• Extras: Finally, one of the things 360Flex has become known for are its added extras. For example, at Seattle, there was an internal video system, FlexTV, rebroadcasting sessions from throughout the day and at Atlanta, they gave away free training and copies of The Cluetrain Manifesto. Milan didn’t have any of those sorts of extras – sure, they made the first day free but I have to say that this really felt like a last minute attempt to boost numbers, and it did not have any direct benefit to existing attendees.

These three issues, in my opinion, boil down to problems with speakers and advertising. Speakers directly drive attendee numbers – attendees go to conferences to see speakers’ sessions. Attendees know about the conferences via some form of advertising, whether grass-root or more traditional. And of course, with enough paying attendees there hopefully can be enough of a profit to be able to have nice-to-have added extras.

On the final day of 360Flex, I noticed the large amount of Twitts from world touring UK based speakers attending the OnAirTour event in London. Why didn’t these people attend at least the first 2 days of 360Flex?

In a similar vein, why did I not hear any official mention of 360Flex:Milan at either the London Flash Platform or Flex London user groups? The London Flash Platform group has attendances between 50 and 100 people every month. The Flex London user group has 428 people signed up for the group, a good proportion of whom are UK based. Where were these people?

I can only assume that the decision to only partially compensate speakers for their expenses meant many European speakers were unable to attend. I personally know of one speaker who decided to dramatically cut down on speaking engagements and concentrate on direct paid work, due to the amount they were out of pocket through speaking at conferences around the world – I fund all of my conference attendance directly out of my own pocket, so I can complete appreciate their position. And as far as US based speakers go, at least one of the scheduled ones was unable to attend, simply because his company just didn’t do business in Europe.

I can also only assume that 360Flex:Milan was not publicised as widely as it could be. Whenever I spoke to other Flex and Flash developers about attending 360Flex:Milan, I was either looked at in surprise, or they hadn’t even heard about it (and then I gave my spiel based on my experience as San Jose)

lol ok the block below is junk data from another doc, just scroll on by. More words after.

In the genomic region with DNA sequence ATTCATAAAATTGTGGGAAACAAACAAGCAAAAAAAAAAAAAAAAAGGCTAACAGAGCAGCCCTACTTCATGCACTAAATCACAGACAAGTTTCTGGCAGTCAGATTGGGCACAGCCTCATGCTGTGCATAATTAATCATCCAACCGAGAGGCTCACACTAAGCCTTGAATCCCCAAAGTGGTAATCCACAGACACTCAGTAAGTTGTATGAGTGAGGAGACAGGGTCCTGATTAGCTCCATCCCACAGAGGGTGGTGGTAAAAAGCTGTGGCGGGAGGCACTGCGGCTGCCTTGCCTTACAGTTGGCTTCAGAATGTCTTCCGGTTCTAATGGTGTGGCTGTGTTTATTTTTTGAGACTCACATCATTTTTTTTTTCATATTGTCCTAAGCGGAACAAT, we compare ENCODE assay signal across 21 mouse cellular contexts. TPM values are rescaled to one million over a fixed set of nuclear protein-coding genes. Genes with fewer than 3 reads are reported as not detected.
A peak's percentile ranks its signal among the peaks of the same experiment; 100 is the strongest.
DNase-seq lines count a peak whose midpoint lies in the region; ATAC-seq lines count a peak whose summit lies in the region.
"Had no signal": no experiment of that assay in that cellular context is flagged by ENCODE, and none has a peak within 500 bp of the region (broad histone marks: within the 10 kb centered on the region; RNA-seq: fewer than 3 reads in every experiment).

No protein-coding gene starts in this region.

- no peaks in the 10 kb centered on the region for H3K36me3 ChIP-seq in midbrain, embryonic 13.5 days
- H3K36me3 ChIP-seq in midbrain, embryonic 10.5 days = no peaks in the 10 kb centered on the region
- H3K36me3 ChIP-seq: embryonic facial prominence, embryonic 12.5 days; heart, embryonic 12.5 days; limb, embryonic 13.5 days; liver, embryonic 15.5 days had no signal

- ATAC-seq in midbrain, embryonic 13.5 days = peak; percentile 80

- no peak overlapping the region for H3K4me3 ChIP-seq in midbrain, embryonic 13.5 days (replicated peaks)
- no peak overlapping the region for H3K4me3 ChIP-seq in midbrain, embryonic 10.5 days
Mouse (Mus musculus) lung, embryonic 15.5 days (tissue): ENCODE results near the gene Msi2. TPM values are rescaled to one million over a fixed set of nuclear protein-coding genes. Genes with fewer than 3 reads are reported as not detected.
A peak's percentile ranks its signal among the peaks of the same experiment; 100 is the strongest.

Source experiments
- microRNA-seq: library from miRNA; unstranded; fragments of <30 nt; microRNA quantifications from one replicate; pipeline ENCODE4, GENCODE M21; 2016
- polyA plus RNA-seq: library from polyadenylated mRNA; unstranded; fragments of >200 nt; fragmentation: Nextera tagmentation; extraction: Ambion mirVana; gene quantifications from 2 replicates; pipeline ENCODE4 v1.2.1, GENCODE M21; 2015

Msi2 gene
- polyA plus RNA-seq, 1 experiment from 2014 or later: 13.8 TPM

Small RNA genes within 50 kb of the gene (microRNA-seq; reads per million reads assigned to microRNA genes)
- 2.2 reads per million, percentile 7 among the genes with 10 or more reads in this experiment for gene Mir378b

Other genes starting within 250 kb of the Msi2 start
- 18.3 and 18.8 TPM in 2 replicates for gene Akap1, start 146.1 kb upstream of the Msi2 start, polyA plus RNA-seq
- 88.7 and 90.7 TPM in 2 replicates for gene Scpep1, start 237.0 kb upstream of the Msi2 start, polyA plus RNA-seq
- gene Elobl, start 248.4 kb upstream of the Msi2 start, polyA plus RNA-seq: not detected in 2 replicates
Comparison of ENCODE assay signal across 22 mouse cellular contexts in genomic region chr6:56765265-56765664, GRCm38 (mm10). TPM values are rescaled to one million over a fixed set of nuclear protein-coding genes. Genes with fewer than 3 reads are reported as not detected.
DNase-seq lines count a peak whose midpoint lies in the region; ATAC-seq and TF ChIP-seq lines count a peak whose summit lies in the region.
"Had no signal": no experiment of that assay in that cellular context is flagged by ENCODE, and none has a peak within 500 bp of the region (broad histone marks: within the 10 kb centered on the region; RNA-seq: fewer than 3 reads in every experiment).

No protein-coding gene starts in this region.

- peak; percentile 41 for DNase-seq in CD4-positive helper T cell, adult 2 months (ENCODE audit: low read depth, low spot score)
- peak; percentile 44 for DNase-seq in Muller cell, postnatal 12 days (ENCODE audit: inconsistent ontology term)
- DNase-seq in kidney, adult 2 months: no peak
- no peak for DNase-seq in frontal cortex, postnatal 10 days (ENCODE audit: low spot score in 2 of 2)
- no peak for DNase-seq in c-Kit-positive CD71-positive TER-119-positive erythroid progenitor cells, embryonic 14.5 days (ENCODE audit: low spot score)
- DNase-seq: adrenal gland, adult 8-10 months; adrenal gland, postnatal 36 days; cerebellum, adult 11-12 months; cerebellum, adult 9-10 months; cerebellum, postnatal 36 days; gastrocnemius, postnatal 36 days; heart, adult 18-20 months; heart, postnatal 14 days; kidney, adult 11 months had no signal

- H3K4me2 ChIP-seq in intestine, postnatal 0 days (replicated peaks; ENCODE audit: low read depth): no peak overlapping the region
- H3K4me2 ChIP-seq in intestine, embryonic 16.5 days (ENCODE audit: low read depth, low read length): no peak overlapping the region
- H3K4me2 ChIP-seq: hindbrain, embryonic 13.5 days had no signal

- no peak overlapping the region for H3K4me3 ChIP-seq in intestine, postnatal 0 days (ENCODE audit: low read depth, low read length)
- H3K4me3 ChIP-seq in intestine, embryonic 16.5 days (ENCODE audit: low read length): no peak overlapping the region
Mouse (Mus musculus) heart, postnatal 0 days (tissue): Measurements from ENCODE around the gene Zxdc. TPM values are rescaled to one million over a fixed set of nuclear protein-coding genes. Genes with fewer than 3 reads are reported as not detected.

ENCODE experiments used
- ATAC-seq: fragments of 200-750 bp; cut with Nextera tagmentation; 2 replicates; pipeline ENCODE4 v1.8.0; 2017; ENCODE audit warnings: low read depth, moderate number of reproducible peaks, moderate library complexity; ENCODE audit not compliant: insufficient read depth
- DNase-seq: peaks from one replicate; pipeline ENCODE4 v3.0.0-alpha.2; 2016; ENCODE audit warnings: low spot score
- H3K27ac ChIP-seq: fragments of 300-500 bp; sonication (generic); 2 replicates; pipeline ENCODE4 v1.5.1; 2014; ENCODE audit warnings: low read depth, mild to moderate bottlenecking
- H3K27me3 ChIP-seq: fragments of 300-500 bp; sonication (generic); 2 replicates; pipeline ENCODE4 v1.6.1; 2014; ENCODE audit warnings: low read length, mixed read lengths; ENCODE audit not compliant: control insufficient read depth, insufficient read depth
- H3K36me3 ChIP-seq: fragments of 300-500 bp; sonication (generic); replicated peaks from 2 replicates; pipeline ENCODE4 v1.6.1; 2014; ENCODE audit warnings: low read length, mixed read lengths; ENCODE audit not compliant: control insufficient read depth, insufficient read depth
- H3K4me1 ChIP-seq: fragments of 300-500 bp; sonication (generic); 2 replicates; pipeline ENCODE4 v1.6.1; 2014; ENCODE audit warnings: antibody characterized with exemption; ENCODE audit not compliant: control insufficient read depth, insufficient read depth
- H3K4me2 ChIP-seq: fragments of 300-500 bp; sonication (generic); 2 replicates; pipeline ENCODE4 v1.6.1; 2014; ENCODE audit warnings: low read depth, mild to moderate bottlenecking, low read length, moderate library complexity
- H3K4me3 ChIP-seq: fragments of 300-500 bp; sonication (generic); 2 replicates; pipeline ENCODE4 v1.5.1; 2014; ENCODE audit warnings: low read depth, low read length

360Conferences stumbled a little when it came to Milan – I certainly don’t feel that the 360Flex team put as much effort into advertising and organising 360Flex in Milan, as they did for Seattle or even Atlanta. The sad  consequence of this of course is, using their own numbers released in the keynote, if they’d managed to increase the number of attendees, then they probably would have ended up in profit, and other benefits would have flown from that.

In summary, I think that the core idea of a transparent, developer based, community focused conference is a good one. I also think that in Europe at least, the rest of the equation (speaker policy, choice of on-site location and subsequent costs, advertising) needs some reworking.

Sadly, I’ve now changed my opinions of 360Flex conferences. SanJose:2008 has too many things in its favour not to succeed – but my conference dance card is now full up for the year. I might attend Europe:2009, but I certainly won’t be signing up on day one, sight unseen.

Hugo Awards 2007

This post was originally intended to be written just before the Hugo Awards ceremony in Japan; unfortunately I came down with Influenza at the end of August that knocked me out for two weeks, and I’m still not 100%. This also meant that I didn’t get a chance to read any of the the selections in novella and short story categories and I missed one of the “Long Form” selection as well.

Earlier in the year I decided to expand my horizons on Science Fiction. I figured that the Hugo Award would be a good barometer of new and upcoming fiction, so I decided to read and watch all of the things nominated. I started a little bit late, so didn’t quite manage to finish everything I intended. I’m considering expanding this out to other awards next year, although I’m a little bit daunted by the Man Booker Prize.